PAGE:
The most popular type of crate is the wire crate, which is made of metal bars and a removable plastic tray. Wire crates are lightweight, easy to clean, and offer good ventilation. They’re also relatively inexpensive. However, some dogs may feel insecure in a wire crate because they can see everything going on around them. If your pup is nervous or anxious, you may want to consider a different type of crate.
The Plastic Crate
Another option is a plastic crate, which is made of molded plastic and usually has a removable metal grate on the door and sides. Plastic crates are more sturdy and secure than wire crates, making them a good choice for dogs who are escape artists or tend to be destructive. They’re also more expensive than wire crates.
The Soft-Sided Crate
Finally, there are soft-sided crates, which are made of fabric stretched over a metal frame. Soft-sided crates are lightweight and easy to transport, making them a good choice for traveling. They’re also more comfortable and inviting than other types of crates, so your pup is less likely to be anxious in one. However, soft-sided crates are not as durable as wire or plastic crates and may not be suitable for dogs who are destructive or escape artists.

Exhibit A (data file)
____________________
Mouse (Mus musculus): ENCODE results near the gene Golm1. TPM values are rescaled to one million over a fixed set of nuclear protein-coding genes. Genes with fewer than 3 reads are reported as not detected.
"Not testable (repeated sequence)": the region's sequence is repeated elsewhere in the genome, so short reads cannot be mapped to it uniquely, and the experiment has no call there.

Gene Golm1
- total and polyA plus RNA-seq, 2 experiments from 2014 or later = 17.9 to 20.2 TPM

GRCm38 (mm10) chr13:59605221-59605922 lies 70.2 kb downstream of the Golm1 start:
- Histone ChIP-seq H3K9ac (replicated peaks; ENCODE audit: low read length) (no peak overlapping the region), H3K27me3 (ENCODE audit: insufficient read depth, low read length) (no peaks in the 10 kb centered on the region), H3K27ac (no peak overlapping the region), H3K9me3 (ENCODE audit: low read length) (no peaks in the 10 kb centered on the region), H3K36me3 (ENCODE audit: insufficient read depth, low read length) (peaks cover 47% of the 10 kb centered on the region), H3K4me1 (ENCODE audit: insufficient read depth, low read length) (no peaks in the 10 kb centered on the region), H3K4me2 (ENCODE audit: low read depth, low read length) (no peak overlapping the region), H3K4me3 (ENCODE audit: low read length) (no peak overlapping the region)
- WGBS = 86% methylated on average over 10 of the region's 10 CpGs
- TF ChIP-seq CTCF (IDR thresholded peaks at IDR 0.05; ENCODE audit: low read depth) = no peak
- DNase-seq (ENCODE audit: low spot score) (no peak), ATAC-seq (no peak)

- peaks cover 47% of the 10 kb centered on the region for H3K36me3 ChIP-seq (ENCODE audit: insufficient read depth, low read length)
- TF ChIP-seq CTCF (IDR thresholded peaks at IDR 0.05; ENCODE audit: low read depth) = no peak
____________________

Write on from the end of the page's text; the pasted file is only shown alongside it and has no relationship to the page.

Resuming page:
The Size of the Crate
Make sure the crate isn’t too small or too big. It should be just big enough for your pup to stand up, turn around, and lie down comfortably. You can then buy a bigger one once your pup starts to outgrow their current crate. A crate that’s too big will disrupt potty training – the puppy will pee in the corner if there’s enough space to avoid their bed.
Most crates come with a divider panel that allows you to adjust the size of the crate as your pup grows. This is a great feature to take advantage of, as it allows you to use the same crate for your puppy as they grow into an adult dog.
Tips for Crate Training a Puppy at Night
Once they’re comfortable spending time in their crate during the day, how to crate train a puppy at night? Begin by putting them in their crate right before bedtime. Give them a toy or treat to keep them occupied. Avoid feeding your puppy or giving them water right before bed, or they may need to go potty during the night.
What you do want to do before bedtime is wear your puppy out! Get them nice and tired by playing with them, going for a walk, or doing some training exercises. A tired puppy is more likely to sleep through the night. A walk is recommended as a last opportunity to pee before being locked in their crate.
What to Do If Your Puppy Cries at Night?